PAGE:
Aerial view of the Stormsurgebarrier
Over the years, a problem arose. Salty seawater slowly moved westwards, due to relatively little sweet water flowing in from the rivers. Because of this, the salt line moved further and further upstream. This phenomenon could have bad consequences for the drinking-water supply. The water of the river Maas and Hollandse IJssel is used to supply drinking water for the people living in Rotterdam and its environments. If the river water gets salty, the costs for the supply of drinking water is increased, because the water has to be desalted.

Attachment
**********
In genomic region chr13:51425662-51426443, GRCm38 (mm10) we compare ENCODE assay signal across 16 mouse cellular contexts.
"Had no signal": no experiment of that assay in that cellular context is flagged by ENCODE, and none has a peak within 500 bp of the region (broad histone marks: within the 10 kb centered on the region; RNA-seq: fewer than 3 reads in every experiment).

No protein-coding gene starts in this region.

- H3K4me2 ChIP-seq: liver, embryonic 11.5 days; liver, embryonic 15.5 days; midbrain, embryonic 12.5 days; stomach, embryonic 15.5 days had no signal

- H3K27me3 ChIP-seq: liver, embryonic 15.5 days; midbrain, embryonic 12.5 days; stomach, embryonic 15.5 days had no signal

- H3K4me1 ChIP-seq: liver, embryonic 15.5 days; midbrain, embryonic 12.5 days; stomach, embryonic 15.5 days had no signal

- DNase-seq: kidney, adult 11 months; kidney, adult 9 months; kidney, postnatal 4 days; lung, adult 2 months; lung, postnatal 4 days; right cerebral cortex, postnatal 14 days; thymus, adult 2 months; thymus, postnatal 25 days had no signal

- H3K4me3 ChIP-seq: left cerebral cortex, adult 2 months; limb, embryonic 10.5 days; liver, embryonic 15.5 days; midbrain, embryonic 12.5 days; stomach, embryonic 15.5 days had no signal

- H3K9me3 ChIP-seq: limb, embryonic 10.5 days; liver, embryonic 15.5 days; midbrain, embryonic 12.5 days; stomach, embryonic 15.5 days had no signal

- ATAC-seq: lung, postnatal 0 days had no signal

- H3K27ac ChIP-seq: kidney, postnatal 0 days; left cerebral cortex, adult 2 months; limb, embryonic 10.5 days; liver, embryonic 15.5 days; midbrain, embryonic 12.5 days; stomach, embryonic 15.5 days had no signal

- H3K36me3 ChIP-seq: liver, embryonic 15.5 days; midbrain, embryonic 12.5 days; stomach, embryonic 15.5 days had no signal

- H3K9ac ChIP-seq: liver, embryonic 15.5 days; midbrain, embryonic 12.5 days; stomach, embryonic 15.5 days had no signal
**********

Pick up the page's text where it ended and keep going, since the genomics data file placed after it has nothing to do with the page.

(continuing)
Research has shown that movement of the tides actually cause the water to stay salty. The tide makes the sweet water reservoir move, without enabling it to increase in size. The sweet water reservoir prevents salty water flowing into the river. Damming the Hollandse IJssel could upset this balance and could move the salt line further westwards. Besides this, waste water from the city Gouda would be unable to flow into the North Sea unhindered. Not to mention the new purification plants and new sewers which would need to be installed in the city of Gouda. This is almost impossible for such an old city. A third drawback of building a closed dam in the Hollandse IJssel is a practical one. A number of shipyards, producing ships weighing up to 2000 tons each, were located along the Hollandse IJssel. For these ships, a screen lock would have to be built in the dam. However, this screen lock would not be the only one, because besides this screen lock, the dam would also need a flow screen lock for the water and a screen lock for inland navigation. This simply would not fit. Even before the disaster of 1953, it was already decided not to build a dam in the Hollandse IJssel because of the above-mentioned drawbacks.